They use propriety Lightbridge wireless tech to talk to the drones, so your smartphone retains full connectivity to the cloud.

Regulation

IN the US you can fly up to 400 feet – and they’re banned in national parks. Parrot works within the guidelines for toys – which are rigorous and stop the drones becomes too dangerous. They’re light, with flexible blades. In Switzerland, for example, you can fly them pretty much anywhere.

They need to regulated and treated like any tool. A hammer is a very dangerous weapon, but most people have one. Users need to be aware of flight space – flying one into an airport will be a big problem.

There are three issues here:

  • Regulation
  • Innovation
  • Safety

Some countries are very heavily regulated – you need to be a pilot to fly any size of drone, for example. Some safety issues can be addressed in software – but there’s open source software that will allow you to circumvent those sort of safety protections. We need a standard protocol for communicating with drones.

A lot of drones are vulnerable to weather. DJIs drones have sensors that will ground the fleet in dangerous weather conditions. Everyone wants reasonable, risk-based legislations. Everyone’s taking steps towards that, but it’s taking time.

People are working on “following” drone, where they’ll follow a person or object with a device attached to them. It’s a big challenge right now – it’s too easy for the probe to end up following into a tree.

A drone on display at BlueLightCamp

One of the highlights of last week’s blogging at BlueLightCamp was the chance to see a drone in action, live:

The one in the video wasn’t the biggest one present – that was the one pictured below, which is capable of carrying and filming with a Canon 5D:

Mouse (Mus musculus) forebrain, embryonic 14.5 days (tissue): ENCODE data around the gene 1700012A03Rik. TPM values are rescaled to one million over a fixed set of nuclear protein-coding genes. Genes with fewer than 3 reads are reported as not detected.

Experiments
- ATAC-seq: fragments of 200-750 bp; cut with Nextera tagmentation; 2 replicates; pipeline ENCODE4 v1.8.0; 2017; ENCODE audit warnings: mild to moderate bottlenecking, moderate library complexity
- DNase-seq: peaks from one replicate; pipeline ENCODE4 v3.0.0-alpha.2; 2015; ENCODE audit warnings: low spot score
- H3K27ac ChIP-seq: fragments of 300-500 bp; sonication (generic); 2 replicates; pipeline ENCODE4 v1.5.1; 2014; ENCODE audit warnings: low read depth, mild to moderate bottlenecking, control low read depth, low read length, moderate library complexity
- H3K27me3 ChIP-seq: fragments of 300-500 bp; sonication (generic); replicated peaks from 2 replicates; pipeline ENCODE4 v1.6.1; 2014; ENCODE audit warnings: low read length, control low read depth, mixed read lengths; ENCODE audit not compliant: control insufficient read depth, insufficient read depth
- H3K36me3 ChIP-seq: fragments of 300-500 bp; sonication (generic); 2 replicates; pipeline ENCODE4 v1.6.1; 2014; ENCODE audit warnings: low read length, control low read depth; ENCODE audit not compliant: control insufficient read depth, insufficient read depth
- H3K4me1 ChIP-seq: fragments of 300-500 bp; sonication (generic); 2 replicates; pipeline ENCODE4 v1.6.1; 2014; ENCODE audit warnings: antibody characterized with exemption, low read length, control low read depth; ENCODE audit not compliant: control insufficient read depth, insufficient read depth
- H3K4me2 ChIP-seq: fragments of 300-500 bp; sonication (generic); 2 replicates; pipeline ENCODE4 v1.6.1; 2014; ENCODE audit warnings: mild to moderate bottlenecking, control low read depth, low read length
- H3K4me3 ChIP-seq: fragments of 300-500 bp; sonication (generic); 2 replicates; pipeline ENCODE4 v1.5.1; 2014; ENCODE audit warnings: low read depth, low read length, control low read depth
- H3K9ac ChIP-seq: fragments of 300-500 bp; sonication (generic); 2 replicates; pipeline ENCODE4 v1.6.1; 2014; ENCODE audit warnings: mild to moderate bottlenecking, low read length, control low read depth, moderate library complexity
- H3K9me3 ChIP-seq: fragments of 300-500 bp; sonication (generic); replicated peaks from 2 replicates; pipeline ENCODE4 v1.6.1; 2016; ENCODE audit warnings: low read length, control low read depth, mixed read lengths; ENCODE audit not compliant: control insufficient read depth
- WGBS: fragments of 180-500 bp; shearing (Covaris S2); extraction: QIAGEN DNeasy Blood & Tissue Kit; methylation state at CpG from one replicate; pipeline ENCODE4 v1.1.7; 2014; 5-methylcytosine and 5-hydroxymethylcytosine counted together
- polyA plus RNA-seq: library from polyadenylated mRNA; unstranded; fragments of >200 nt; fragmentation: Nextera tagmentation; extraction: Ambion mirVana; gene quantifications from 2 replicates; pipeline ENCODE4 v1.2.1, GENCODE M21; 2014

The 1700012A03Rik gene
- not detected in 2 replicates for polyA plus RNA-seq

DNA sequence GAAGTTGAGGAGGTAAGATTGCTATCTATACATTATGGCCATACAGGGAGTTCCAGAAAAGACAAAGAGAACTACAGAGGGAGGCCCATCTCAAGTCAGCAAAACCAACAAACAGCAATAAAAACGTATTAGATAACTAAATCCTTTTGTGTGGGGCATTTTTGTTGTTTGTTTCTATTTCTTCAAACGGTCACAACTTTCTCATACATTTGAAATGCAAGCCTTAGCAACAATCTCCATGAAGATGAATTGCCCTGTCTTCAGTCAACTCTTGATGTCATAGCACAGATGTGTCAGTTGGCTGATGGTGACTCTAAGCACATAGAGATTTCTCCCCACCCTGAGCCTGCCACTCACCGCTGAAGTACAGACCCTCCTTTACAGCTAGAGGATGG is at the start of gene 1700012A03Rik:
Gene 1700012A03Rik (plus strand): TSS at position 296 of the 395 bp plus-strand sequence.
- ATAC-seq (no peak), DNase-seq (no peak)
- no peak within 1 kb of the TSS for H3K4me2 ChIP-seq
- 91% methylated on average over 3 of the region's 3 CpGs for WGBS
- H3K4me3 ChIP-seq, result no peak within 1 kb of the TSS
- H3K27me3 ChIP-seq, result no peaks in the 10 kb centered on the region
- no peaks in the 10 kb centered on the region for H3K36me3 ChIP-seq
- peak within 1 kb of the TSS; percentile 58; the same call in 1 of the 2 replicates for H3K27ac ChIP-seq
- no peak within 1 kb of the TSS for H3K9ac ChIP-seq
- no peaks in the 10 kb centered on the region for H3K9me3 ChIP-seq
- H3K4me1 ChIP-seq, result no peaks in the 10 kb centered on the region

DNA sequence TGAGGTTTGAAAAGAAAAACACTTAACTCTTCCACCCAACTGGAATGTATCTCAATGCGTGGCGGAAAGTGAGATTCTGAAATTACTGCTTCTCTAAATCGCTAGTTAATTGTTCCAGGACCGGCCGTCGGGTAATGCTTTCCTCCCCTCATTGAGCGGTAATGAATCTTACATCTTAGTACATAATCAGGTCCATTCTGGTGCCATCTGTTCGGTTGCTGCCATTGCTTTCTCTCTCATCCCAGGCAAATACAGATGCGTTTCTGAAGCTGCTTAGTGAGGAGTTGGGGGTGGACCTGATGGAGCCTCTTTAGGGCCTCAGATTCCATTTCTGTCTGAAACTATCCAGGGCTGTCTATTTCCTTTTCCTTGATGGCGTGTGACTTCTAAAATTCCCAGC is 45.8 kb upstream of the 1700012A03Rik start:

An UAV carrying a Canon 5D for filming

Takes two people to operate it, interestingly. One to film, and one to fly…

Now, technically, these aren’t drones – they’re UAVs, but the drone usage is so common now, I think we can skip the distinction.

There’s been a awful lot of fuss about drone journalism, which I haven’t paid a great deal of attention to, partially because I thought it would always be a minority interest, but mostly because I didn’t really understand the fundamentally technological changes that have taken place to make this possible. The drone talk I liveblogged at BlueLightCamp changed that.

Fundamentally, two things are driving this change:

  • Avionics sophisticated enough to keep a drone in flight level have got cheap enough to make filming possible
  • Battery technology has got good enough to support the rotors for long enough flight times. (The old fluxed wing model aircraft were petrol-driven, often).

Two technological changes have enabled a whole new class of aviation, and opened up all sorts of possibilities, from filming to delivery. And the innovations that have enabled this are only going to keep improving.

I’m going to have to start paying more attention to this.